Archaeological discoveries during major road works

Major road projects have uncovered archaeological remains, including the Toowoomba Bypass Project and upgrades of Kingsford Smith Drive in Brisbane. You can read more here.

Cross River Rail Project in Brisbane

The Cross River Rail Project in Brisbane to establish a new underground transport system has involved deep excavations in numerous locations in Brisbane. These led to the discovery of items of archaeological significance and numerous urban archaeological sites excavated and analysed in detail. Further information is available on the Cross River Rail website. There is also a free archaeological exhibition Digging Deeper at the Cross River Rail Experience Centre on Elizabeth Street, Brisbane City.

Archaeological Places on the Queensland Heritage Register

To search and view places on the Queensland Heritage Register visit https://apps.des.qld.gov.au/heritage-register/


Harvey, C. 2013. An Overview of Historical Archaeology in Queensland, Australia. International Journal of Historical Archaeology 17(3)  

Queensland Archaeological Research

This journal has been published since 1982 and features both historical archaeology and First Nations archaeology in Queensland. For more information see their website.

Paradise : life on a Queensland goldfield / Jonathan Prangnell, Lynda Cheshire, Kate Quirk.

Brisbane, Qld. : University of Queensland Archaeological Services Unit, Burnett Water Pty Ltd, 2005.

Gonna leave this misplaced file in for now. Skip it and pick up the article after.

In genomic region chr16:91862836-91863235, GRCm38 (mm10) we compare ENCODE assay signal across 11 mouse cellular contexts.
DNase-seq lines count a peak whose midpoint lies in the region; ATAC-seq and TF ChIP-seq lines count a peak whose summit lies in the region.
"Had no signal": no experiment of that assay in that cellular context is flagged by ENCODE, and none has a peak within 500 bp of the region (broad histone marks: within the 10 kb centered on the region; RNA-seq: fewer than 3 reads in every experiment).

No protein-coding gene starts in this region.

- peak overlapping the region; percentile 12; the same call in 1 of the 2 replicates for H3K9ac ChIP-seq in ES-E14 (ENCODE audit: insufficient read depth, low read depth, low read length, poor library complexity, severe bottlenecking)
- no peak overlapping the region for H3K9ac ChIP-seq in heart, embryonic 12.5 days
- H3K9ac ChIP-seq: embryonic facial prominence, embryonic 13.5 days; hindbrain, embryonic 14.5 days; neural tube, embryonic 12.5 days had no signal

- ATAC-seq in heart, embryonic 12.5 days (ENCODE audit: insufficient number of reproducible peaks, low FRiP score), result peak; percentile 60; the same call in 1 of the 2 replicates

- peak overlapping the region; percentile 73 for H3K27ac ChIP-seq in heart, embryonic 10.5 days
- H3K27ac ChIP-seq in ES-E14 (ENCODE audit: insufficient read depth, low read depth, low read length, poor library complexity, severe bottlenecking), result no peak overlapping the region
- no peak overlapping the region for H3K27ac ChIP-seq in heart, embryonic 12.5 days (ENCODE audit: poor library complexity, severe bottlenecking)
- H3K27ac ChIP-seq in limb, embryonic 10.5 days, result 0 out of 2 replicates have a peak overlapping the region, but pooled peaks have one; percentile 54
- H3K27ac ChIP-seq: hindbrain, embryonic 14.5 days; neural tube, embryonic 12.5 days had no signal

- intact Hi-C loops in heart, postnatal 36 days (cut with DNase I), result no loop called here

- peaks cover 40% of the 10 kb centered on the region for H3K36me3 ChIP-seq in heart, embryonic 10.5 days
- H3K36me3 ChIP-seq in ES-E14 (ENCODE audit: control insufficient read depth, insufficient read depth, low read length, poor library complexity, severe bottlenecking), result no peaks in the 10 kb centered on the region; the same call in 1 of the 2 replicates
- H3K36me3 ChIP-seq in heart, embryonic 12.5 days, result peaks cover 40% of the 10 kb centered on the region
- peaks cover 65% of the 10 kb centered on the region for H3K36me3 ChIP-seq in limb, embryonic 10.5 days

Pandora : an archaeological perspective / Peter Gesner.

South Brisbane : Queensland Museum, 1991.


Queensland Heritage Act 1992

The Queensland Heritage Act provides for the conservation of Queensland’s historical cultural heritage for the benefit of the community and future generations.

The main sections relevant to historical archaeology include:

  • Part 5 – Registration of archaeological places in the Queensland Heritage Register
  • Part 9 – Discovery and protection of archaeological artefacts
  • s89 – Requirement to give notice about discovery of an archaeological artifact
  • s69 – Assessing development in a registered archaeological place

More information on the legal management of archaeology is available from the Queensland Government website. The Queensland Government also prepared guidelines for archaeological investigations in 2019.

Get Involved

National Archaeology Week

Held in May each year with events and activities for the public. Visit http://www.archaeologyweek.com/

Toowong Cemetery

The Friends of Toowong Cemetery, in conjunction with The University of Queensland’s School of Social Science, have been undertaking voluntary archaeological investigations and searching for buried headstones in the cemetery grounds since 2006. The annual archaeology dig is a chance for the general public to be involved in unearthing Brisbane’s history. https://www.fotc.au/headstones/archaeological-digs/

Many thanks to Karen Murphy for compiling the original page and to Jessica Heidrich for updated (2024) information.